“Twelve Meter Design: State of the Art in 1986”
Author: Rik van Hemmen
Published: April 1986
Presented to the New York Metropolitan Section of SNAME and published in October 1986 issue of Marine Technology
Rik van Hemmen prepared this paper to summarize his experience as the Chief Engineer for the EAGLE Syndicate on the 1987 America’s Cup campaign. The paper catalogs the innovations that occurred in the middle 1980’s and actually describes a design tipping point in yacht (and ship) design. The middle 1980’s introduced concepts that have since matured and improved but are still used today. While much of the technology described now appears rather primitive, it is interesting to note that the underlying principles and methodologies have barely changed.
However, the increase in complexities of today’s technologies and programs has resulted in a peculiar trend. While CAD programs have become much less expensive, most specialized technical programs such as hydrostatics programs and finite element analysis programs have become more expensive due to a market shakeout. In 1987 anybody could buy a decent hydrostatics program for about $1000. Today there are only very fancy hydrostatics programs, but those cost about $20,000. What this country needs is a good $300 hydrostatics program.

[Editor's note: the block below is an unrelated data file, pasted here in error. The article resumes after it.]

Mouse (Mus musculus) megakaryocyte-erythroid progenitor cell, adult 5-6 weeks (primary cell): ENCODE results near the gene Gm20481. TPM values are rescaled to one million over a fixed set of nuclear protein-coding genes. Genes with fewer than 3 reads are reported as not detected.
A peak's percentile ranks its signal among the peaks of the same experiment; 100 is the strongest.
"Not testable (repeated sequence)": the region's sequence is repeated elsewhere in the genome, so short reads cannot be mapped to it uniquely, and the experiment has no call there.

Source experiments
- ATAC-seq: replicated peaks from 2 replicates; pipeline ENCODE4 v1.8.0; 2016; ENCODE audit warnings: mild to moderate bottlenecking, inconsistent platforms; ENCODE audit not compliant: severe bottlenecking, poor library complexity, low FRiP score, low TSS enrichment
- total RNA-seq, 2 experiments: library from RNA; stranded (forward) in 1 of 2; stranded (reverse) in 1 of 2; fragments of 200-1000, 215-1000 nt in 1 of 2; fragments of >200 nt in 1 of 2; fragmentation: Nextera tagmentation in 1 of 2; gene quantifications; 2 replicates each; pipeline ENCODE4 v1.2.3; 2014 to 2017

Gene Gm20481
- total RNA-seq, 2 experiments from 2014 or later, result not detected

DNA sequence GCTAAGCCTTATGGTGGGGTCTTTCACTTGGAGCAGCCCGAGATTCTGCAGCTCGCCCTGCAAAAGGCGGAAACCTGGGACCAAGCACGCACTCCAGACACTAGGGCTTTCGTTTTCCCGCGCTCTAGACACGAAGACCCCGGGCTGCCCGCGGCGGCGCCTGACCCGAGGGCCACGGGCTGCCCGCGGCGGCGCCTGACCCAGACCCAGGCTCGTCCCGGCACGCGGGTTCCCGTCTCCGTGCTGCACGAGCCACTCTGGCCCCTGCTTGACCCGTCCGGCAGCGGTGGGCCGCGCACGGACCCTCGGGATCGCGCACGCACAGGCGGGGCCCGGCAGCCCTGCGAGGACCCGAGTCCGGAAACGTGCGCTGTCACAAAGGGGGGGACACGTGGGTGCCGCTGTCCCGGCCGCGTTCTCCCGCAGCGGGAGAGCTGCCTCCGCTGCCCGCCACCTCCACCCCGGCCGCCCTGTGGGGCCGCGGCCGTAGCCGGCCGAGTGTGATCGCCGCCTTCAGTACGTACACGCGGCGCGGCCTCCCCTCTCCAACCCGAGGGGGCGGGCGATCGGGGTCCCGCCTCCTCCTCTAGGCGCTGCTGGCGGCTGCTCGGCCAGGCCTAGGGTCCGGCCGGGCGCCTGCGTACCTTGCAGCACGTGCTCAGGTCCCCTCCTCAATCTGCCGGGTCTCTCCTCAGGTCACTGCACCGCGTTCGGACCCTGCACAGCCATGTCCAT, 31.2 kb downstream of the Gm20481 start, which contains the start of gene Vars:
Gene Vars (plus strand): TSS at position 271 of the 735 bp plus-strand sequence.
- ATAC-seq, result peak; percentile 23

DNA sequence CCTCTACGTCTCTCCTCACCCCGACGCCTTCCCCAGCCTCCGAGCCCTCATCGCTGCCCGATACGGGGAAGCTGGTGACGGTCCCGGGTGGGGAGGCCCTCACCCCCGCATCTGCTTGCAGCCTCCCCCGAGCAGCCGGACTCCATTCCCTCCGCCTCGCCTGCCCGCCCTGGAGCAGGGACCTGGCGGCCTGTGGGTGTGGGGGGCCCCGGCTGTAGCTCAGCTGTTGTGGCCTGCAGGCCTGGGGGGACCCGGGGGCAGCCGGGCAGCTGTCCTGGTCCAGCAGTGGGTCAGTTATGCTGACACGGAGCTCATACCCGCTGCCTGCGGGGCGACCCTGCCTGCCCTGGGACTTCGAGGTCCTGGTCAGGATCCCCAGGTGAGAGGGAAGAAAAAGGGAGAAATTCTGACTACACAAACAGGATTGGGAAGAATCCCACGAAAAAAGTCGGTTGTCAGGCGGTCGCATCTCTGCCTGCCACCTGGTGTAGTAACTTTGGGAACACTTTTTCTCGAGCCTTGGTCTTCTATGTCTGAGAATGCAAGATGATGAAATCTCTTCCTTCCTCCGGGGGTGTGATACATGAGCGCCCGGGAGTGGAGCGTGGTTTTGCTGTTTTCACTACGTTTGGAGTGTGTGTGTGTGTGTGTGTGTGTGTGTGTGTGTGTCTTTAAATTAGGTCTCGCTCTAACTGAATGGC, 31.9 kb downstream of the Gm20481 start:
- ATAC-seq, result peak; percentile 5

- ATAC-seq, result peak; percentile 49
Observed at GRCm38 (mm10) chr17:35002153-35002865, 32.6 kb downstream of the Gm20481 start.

Also, 1987 was the last year for the 12 M Class in America’s Cup competition. Since that time the much more expensive ACC Class has come and gone, and the present high performance catamarans are even more expensive.
However, it does not appear it has made America’s Cup competition any better and, while the boats designed for the later classes are scrapped (or turned into art displays http://www.stormking.org), the 12 M Class is more popular than ever.
Some things are too big, some are too small and some are just right, and for engineers that is one of the most difficult things to figure out.
To download the full paper click this link: 12_Meter_Design _State_of_the_Art_in_1986